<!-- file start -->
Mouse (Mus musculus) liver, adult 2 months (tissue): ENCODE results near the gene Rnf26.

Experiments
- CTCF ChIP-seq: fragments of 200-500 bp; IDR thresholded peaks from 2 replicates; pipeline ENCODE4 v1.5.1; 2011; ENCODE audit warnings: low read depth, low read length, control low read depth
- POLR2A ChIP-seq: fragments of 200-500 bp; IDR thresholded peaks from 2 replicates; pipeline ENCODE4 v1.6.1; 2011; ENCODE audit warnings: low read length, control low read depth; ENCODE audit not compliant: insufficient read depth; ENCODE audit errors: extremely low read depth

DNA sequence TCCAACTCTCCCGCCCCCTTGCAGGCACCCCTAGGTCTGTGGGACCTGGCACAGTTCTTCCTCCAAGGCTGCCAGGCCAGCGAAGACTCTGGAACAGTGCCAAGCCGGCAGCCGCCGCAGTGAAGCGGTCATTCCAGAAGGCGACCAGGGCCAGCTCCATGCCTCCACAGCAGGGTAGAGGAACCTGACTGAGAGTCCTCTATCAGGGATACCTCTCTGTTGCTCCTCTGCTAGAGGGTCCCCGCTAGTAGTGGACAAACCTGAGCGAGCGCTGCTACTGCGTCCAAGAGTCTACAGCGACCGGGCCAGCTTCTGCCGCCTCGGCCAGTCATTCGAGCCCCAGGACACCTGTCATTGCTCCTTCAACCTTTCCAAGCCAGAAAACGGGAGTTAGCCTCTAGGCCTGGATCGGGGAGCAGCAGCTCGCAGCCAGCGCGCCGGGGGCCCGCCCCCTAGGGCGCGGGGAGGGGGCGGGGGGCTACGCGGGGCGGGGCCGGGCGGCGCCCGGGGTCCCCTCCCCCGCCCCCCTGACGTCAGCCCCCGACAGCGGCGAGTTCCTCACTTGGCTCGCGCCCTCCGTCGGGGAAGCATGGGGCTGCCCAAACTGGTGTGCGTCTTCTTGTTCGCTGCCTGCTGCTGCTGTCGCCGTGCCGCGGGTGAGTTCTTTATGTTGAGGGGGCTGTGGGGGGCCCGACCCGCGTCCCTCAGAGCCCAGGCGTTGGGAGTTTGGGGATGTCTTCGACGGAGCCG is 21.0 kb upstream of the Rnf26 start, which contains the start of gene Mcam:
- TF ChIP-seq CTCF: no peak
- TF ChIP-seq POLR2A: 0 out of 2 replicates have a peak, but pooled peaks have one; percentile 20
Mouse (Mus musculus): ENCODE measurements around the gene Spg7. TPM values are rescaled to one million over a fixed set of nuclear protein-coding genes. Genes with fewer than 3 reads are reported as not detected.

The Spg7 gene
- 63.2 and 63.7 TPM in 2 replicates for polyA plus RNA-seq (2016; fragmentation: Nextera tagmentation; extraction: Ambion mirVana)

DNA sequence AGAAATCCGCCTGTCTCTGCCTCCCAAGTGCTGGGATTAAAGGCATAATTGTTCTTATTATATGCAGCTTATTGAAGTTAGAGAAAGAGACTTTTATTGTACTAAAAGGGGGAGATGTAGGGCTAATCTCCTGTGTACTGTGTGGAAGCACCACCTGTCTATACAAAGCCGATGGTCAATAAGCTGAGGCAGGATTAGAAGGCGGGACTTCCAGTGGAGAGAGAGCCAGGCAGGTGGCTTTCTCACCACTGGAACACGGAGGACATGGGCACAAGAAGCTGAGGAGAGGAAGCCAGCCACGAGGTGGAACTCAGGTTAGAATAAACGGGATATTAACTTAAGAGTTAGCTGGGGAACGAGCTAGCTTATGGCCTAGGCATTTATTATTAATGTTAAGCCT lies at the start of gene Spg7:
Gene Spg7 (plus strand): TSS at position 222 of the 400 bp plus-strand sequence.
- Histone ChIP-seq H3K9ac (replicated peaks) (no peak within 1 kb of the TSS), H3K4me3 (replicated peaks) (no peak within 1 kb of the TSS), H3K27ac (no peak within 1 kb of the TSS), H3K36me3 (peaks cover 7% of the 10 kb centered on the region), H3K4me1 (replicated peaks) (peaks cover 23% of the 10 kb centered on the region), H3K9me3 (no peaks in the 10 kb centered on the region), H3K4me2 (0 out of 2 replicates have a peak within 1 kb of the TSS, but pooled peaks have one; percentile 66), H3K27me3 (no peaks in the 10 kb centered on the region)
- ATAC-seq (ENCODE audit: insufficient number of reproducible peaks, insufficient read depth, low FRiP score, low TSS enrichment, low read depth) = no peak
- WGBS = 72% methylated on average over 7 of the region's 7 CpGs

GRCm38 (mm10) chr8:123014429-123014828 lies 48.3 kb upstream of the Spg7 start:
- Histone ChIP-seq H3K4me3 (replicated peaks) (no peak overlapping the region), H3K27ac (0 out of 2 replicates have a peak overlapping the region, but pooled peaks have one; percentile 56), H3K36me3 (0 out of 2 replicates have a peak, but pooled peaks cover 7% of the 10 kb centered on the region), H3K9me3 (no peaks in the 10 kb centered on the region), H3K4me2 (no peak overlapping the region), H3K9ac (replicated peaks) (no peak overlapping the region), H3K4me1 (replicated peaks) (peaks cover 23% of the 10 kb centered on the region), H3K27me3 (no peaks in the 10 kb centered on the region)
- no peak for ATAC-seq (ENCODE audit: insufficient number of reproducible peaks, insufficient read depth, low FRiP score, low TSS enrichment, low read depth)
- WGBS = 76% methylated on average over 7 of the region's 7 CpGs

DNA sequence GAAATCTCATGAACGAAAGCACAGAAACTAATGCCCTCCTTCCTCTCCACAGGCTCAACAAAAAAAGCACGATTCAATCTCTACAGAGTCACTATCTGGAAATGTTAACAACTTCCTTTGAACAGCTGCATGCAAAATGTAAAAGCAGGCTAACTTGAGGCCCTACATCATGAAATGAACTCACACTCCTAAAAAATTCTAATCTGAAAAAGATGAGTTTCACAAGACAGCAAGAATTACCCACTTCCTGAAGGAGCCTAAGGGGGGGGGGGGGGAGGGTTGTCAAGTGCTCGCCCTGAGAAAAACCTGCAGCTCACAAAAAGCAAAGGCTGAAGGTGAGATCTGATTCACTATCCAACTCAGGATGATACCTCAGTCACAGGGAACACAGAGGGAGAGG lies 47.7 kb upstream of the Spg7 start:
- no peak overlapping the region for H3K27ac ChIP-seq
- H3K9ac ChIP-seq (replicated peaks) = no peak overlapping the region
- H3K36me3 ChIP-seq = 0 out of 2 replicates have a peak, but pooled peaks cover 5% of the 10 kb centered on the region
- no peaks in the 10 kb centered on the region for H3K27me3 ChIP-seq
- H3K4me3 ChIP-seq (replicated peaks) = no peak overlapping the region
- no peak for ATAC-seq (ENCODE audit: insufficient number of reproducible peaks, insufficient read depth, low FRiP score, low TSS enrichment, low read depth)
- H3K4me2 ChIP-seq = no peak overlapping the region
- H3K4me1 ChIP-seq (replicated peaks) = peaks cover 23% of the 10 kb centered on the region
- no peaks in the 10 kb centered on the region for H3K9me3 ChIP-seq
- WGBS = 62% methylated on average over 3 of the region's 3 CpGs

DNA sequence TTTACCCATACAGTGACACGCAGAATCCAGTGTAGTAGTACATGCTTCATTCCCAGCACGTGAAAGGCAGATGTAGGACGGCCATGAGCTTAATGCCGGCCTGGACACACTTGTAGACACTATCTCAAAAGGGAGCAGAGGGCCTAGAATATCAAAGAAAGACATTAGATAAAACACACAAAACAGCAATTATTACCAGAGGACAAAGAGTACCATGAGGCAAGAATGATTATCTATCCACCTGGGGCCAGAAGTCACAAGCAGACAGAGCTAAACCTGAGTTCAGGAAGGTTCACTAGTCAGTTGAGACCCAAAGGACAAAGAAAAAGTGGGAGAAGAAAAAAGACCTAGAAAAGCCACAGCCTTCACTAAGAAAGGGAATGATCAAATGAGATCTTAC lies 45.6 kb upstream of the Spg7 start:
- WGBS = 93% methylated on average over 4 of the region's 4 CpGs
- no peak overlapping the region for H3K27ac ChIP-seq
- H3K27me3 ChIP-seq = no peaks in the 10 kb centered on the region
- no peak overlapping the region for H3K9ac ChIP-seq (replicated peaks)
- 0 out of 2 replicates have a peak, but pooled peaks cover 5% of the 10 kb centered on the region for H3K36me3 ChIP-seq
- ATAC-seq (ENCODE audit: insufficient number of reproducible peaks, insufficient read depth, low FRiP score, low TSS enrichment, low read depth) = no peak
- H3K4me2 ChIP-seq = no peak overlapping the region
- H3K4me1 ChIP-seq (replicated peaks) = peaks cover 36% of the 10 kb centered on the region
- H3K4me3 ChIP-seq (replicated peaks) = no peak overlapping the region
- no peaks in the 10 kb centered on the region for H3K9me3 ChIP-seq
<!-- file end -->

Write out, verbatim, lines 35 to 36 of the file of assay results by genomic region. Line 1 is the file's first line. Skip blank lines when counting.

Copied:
- no peak overlapping the region for H3K9ac ChIP-seq (replicated peaks)
- 0 out of 2 replicates have a peak, but pooled peaks cover 5% of the 10 kb centered on the region for H3K36me3 ChIP-seq